Belfast, Northern Ireland (CNN) -- Scores of youths attacked police in Northern Ireland for a second consecutive night Tuesday in an expression of rage over a parade in the Ardoyne area of north Belfast.
Nationalist youths threw stones, gasoline bombs, golf balls and fireworks at police attending the Orange Order parade -- held on a date often marked by sectarian violence.
After the march passed, the rioters grew in number and ferocity; police responded with plastic bullets and water cannon. Outbreaks of violence also ignited in East Belfast, Derry and other parts of Northern Ireland.
Police appealed for calm on Tuesday.
"Whilst I commend the bravery and leadership of many within the community who worked tirelessly to reduce the disorder and calm tensions -- we need everyone to keep working to build and maintain calm across all local areas," Assistant Chief Constable Alistair Finlay said in a statement.
He said a number of officers were injured during the disorder.
"We have unfortunately witnessed first hand this evening how violence damages people's homes and businesses, it sets back relationships and leaves wounds which take time to heal," Finlay said. "It is not representative in any way of the vast majority of people here who want to get on with their lives."
Tuesday's incident came a day after at least 22 officers were injured amid similar attacks elsewhere in Belfast.
On Monday night, police fired more than 50 plastic bullets and used a water cannon to disperse rioters, who threw more than 40 gasoline bombs, the Police Service of Northern Ireland said. A number of arrests were made, police added, without specifying how many.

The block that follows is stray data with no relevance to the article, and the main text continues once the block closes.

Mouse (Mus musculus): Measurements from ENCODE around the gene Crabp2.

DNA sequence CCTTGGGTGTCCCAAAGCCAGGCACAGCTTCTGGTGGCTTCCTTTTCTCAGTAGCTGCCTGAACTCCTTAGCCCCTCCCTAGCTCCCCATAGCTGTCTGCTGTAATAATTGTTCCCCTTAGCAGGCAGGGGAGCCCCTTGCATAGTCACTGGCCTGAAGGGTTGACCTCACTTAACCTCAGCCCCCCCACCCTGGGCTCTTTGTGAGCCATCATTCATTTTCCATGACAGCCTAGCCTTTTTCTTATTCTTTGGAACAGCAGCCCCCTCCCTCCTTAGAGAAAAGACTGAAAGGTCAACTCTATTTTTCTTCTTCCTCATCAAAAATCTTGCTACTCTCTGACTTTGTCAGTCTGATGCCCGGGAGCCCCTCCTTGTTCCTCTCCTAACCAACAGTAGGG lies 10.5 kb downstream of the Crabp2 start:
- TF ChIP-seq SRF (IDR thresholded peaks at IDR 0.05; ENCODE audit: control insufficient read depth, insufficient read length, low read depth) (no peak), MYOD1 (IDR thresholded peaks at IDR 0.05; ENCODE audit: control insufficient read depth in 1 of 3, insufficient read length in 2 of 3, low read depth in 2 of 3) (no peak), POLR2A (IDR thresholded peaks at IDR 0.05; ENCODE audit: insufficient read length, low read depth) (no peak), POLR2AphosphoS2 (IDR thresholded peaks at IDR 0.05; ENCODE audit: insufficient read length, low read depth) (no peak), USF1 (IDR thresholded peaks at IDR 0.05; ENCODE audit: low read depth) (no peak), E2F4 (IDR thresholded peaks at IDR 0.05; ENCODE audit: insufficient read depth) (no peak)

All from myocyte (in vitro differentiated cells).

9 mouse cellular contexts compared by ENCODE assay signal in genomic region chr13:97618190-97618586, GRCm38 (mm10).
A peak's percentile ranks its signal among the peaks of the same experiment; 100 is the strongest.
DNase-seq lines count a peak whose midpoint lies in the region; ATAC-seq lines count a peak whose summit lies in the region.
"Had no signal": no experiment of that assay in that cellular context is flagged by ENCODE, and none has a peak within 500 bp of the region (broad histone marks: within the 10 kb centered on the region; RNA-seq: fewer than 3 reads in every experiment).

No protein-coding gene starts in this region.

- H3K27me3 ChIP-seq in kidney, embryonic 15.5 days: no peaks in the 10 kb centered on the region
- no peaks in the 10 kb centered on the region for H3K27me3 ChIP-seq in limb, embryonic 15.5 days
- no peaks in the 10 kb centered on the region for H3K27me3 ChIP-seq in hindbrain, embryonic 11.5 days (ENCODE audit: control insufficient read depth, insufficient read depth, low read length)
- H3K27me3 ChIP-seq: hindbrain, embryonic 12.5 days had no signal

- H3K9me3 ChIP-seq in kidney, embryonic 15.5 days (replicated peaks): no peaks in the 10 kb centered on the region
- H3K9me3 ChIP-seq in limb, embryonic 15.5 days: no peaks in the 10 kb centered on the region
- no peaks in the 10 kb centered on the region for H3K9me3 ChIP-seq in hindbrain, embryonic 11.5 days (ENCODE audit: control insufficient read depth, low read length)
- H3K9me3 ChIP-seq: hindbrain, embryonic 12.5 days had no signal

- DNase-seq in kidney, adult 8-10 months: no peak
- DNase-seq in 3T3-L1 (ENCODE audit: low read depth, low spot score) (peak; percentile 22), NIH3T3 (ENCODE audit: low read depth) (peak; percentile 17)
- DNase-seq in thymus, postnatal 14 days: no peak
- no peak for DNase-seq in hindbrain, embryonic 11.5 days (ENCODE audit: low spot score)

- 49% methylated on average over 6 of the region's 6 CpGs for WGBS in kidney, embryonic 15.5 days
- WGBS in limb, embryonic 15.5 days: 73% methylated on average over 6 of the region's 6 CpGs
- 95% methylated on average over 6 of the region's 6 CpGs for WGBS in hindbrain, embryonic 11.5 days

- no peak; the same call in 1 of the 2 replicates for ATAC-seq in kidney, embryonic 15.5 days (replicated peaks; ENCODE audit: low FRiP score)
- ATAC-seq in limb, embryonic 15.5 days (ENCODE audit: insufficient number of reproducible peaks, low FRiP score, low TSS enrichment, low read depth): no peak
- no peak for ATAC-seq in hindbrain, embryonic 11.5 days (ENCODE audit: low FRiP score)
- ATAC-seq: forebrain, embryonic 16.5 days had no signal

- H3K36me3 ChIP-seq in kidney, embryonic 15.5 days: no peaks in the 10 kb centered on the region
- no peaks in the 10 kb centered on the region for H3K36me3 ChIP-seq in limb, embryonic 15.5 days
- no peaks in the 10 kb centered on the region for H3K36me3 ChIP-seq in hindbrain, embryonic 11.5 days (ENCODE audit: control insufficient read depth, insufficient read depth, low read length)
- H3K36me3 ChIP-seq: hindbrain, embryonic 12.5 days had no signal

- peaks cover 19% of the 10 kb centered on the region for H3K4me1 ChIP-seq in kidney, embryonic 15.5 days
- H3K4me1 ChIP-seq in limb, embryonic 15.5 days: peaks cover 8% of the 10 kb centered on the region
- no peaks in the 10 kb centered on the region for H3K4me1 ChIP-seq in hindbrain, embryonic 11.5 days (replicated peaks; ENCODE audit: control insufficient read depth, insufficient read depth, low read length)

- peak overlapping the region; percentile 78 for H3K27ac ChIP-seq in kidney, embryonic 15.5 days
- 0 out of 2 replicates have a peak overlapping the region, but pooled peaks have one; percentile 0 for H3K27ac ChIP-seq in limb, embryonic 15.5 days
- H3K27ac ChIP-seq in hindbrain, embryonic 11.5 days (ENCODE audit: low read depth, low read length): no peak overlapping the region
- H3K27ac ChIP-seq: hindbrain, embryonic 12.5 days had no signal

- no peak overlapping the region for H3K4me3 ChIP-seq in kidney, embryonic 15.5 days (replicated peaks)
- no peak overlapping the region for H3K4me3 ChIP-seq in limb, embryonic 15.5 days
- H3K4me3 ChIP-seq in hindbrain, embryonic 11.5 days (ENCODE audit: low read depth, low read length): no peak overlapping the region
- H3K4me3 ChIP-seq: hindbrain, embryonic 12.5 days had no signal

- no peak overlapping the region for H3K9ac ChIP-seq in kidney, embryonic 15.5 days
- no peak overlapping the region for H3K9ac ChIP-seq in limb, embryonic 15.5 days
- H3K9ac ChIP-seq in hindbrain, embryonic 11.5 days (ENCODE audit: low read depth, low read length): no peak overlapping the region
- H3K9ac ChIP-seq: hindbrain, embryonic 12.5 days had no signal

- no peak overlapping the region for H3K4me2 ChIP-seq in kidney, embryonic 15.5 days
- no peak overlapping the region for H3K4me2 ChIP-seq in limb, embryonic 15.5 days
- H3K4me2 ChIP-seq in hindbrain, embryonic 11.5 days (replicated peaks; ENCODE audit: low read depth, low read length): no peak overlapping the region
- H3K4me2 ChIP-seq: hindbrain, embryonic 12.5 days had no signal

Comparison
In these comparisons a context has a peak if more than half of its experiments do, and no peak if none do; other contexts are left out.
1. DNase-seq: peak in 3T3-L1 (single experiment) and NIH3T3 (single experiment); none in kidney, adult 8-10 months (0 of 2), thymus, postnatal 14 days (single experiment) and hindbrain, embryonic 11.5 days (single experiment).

Monday's violence was centered in Catholic areas of Belfast ahead of the main day of the Protestant marching season, when loyalists parade through the streets.
A spokeswoman said the trouble started late Monday and continued into Tuesday.
The most serious disorder was in the Broadway area of west Belfast and involved 100 to 200 people.
Police were investigating reports that gunshots were fired during the disturbances.
Police said several vehicles were hijacked and set afire in the area, while crowds attacked officers with missiles "including masonry and petrol bombs."
At one point, a bus was hijacked and driven toward police lines but crashed a short distance away.
Ahead of the march, Assistant Chief Constable Dave Jones had called for community restraint.
"We would appeal for everyone to do everything they can to help ensure all areas are calm and peaceful over the next 48 hours. Violence does not need to be inevitable," he said after Monday night's rioting.
In recent years, public disorder has followed the annual parade.
The province suffered decades of violence known locally as the Troubles, in which more than 3,500 people were killed before a 1998 peace accord known as the Good Friday Agreement.
In each of the last three years, violence organized by people opposed to the peace process has erupted around the parade.
The Troubles pitted mostly Catholic republicans, who want the province to become part of the Republic of Ireland, against pro-British loyalists, who are mostly Protestant.
This year has been one of the most violent since the Good Friday Agreement.